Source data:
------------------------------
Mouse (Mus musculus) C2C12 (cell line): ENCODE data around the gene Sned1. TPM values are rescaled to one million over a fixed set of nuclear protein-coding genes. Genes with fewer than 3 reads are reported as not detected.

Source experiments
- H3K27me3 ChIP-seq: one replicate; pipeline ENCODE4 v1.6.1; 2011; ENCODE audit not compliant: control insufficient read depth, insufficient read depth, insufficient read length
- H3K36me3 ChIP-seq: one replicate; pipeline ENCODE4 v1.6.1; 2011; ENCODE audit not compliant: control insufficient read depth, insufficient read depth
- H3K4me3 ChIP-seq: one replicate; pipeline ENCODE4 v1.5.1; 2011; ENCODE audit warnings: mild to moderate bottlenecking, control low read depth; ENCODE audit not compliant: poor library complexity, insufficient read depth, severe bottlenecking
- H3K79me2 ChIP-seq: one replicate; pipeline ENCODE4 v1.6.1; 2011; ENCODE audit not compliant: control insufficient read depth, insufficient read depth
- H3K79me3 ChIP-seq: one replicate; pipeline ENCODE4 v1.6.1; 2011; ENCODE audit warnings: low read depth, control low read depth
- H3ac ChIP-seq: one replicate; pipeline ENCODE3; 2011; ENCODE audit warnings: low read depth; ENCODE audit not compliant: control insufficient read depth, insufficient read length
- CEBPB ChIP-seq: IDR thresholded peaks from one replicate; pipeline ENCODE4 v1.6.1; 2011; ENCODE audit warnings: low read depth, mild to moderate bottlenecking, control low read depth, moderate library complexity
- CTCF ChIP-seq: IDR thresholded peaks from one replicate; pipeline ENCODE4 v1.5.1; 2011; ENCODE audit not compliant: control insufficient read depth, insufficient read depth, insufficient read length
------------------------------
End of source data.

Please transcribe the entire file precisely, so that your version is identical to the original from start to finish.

Mouse (Mus musculus) C2C12 (cell line): ENCODE data around the gene Sned1. TPM values are rescaled to one million over a fixed set of nuclear protein-coding genes. Genes with fewer than 3 reads are reported as not detected.

Source experiments
- H3K27me3 ChIP-seq: one replicate; pipeline ENCODE4 v1.6.1; 2011; ENCODE audit not compliant: control insufficient read depth, insufficient read depth, insufficient read length
- H3K36me3 ChIP-seq: one replicate; pipeline ENCODE4 v1.6.1; 2011; ENCODE audit not compliant: control insufficient read depth, insufficient read depth
- H3K4me3 ChIP-seq: one replicate; pipeline ENCODE4 v1.5.1; 2011; ENCODE audit warnings: mild to moderate bottlenecking, control low read depth; ENCODE audit not compliant: poor library complexity, insufficient read depth, severe bottlenecking
- H3K79me2 ChIP-seq: one replicate; pipeline ENCODE4 v1.6.1; 2011; ENCODE audit not compliant: control insufficient read depth, insufficient read depth
- H3K79me3 ChIP-seq: one replicate; pipeline ENCODE4 v1.6.1; 2011; ENCODE audit warnings: low read depth, control low read depth
- H3ac ChIP-seq: one replicate; pipeline ENCODE3; 2011; ENCODE audit warnings: low read depth; ENCODE audit not compliant: control insufficient read depth, insufficient read length
- CEBPB ChIP-seq: IDR thresholded peaks from one replicate; pipeline ENCODE4 v1.6.1; 2011; ENCODE audit warnings: low read depth, mild to moderate bottlenecking, control low read depth, moderate library complexity
- CTCF ChIP-seq: IDR thresholded peaks from one replicate; pipeline ENCODE4 v1.5.1; 2011; ENCODE audit not compliant: control insufficient read depth, insufficient read depth, insufficient read length